It is not much fun though, and that was a surprise given this should be the ultimate driving machine. What it is, is very effective, it never really involves you as a driver, it just goes through a windy country road like a knife, very competent and quick without bothering to give you much feedback. The cars electronic overlords can be turned off, so in theory you can drift this thing, but I never tried, it sticks to the ground and requires a big hard slam of power to even get moving, and that just feels bad, but they at least give you the choice.
As this car is built to contain a combustion engine and a four-wheel drive system with axles and stuff, the rear seats are cramped and have a tunnel running through, and under that big bonnet is just full of plastic – all wasted space. The boot in the back is roomy and a practical square with no lips and edges, 510/1560 litres depending on the rear seats, a which is a bit less than the combustion engine version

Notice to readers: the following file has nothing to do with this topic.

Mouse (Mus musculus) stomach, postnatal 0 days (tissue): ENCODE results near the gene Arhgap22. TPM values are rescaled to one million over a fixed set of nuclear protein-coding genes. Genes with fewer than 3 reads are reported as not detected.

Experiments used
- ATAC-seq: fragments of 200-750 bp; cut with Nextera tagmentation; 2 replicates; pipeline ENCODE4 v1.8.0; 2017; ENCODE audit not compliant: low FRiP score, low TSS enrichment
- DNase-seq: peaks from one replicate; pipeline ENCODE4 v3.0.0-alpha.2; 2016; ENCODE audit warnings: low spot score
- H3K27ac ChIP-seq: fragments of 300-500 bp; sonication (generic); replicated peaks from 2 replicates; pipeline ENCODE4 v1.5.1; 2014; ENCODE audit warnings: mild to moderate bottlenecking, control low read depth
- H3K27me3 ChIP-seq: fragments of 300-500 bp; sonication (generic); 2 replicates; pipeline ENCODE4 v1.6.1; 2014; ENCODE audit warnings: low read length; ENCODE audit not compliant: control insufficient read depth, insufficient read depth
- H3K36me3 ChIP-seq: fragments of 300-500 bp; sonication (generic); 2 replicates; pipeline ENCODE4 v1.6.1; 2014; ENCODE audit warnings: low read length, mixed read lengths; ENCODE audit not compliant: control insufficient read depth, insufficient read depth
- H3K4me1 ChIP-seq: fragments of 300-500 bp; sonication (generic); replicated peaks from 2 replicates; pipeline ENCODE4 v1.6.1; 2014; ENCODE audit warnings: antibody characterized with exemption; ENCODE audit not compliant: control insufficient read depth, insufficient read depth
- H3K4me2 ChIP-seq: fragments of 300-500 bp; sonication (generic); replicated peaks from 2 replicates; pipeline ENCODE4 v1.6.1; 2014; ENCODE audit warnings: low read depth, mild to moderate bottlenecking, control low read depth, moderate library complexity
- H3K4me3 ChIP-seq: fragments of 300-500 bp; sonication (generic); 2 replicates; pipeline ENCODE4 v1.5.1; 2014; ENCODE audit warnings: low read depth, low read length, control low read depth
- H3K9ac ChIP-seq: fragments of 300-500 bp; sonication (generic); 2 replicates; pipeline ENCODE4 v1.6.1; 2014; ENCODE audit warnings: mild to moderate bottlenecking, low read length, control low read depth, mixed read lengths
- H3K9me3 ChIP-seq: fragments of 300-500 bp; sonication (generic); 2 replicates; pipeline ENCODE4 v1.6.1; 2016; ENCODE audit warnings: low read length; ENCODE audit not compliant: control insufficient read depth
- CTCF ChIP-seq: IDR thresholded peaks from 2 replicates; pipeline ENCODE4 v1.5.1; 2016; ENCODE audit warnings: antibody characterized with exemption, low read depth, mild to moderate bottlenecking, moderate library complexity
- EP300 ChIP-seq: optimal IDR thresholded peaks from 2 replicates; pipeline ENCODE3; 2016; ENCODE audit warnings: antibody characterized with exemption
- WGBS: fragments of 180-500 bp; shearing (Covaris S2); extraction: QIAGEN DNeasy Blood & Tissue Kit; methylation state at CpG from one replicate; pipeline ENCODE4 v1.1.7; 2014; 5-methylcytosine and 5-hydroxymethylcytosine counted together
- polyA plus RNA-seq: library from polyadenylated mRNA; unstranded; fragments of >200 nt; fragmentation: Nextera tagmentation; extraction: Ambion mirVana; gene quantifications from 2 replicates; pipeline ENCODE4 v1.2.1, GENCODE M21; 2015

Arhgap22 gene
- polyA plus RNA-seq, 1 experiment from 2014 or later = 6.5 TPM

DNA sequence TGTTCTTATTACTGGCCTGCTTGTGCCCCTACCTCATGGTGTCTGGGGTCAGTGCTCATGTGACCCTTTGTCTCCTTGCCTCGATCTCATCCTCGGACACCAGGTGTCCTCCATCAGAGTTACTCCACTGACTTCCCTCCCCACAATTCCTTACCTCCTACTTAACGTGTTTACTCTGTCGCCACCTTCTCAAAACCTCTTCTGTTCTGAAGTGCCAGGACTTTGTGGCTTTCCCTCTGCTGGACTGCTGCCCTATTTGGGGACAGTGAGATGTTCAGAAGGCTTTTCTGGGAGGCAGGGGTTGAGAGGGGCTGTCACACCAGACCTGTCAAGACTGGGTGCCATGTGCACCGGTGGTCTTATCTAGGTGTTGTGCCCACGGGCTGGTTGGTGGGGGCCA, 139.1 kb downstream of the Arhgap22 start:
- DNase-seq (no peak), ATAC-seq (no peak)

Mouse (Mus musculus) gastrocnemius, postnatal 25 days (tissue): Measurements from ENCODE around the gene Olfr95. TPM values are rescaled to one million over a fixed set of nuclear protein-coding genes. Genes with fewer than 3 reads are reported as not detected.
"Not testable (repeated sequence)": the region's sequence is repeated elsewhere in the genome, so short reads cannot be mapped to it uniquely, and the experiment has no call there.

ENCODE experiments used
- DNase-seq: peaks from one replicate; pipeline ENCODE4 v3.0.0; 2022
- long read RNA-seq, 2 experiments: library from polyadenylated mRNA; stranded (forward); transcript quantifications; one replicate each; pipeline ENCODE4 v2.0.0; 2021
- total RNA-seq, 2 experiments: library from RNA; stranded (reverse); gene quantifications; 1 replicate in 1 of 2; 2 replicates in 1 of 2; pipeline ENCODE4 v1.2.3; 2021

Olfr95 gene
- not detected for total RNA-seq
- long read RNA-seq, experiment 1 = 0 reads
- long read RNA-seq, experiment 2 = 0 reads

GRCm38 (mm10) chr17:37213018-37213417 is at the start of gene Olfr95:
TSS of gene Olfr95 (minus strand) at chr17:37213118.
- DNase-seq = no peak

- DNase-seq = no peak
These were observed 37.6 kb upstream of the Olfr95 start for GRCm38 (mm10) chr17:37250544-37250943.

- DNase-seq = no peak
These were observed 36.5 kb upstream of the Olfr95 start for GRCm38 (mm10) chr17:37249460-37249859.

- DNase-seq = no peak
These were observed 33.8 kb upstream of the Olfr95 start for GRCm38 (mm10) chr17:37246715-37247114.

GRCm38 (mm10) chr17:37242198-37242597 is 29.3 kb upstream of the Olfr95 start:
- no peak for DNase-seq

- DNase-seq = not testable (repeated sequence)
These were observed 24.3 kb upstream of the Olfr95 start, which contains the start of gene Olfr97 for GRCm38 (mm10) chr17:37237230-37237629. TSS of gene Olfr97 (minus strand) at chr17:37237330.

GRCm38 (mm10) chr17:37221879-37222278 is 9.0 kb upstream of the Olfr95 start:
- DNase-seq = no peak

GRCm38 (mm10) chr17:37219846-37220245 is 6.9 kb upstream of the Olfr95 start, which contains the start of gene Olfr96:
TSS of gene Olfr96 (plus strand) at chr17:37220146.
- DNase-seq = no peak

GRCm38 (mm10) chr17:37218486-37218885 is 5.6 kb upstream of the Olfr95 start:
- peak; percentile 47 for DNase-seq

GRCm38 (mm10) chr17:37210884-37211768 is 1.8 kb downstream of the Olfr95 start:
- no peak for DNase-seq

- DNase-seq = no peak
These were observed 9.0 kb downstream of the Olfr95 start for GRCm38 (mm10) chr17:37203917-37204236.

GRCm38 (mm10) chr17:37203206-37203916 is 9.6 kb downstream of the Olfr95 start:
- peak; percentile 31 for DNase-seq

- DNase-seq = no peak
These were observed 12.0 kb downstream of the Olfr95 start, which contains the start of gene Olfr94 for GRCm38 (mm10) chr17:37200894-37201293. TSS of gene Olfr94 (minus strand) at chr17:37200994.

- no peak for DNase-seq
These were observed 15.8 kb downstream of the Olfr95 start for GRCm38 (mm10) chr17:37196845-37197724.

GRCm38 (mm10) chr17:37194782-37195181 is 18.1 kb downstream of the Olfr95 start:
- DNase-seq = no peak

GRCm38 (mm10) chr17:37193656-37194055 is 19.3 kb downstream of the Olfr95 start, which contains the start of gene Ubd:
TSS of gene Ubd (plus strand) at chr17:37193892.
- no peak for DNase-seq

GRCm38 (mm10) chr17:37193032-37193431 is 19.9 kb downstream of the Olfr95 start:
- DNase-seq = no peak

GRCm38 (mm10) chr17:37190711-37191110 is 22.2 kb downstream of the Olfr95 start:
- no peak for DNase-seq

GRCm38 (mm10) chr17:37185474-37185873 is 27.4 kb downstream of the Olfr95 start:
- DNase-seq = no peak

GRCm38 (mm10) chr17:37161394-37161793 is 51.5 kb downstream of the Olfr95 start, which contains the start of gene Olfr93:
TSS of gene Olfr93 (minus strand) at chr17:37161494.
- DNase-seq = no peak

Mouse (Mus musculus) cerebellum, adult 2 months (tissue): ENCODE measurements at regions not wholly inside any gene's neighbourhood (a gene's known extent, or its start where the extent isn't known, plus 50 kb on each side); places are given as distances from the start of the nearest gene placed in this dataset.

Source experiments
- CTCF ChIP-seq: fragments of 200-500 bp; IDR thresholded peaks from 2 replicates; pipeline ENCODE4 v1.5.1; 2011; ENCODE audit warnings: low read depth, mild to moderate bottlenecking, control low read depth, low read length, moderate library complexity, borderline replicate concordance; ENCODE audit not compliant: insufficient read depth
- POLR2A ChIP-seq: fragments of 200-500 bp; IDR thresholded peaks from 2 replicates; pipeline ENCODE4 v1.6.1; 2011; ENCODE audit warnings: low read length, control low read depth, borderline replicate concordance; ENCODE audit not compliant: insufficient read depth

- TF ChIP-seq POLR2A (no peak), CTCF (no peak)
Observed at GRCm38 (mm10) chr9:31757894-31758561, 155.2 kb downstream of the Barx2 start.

As stated earlier the battery size is 80kWh, but only around 74kWh is usable, so a big buffer somewhere. That becomes clear when charging the thing on a high-powered charger staying between 100-140kWh to the high 50% range, steadily dropping, without any surprises, probably just getting better as the outside temperature rises.
This time I had a chance to test the headlights, at his is my first experience with LED matrix, and it is brilliant most of the time. The lights have decent range and good spread to the sides even on a soaking wet road, doing a good job of not getting in the way of ongoing traffic. This stuff should be mandatory on all cars, giving you the security of a full beam without bothering anyone.
To sum up the iX3, if you really like BMW and you perhaps already own an ICE X3 and don’t care about the poor packaging of the car or the bland interior, then go for it. However if you want something with four-wheel drive and a more progressive or modern feel than you have plenty of other choices out there.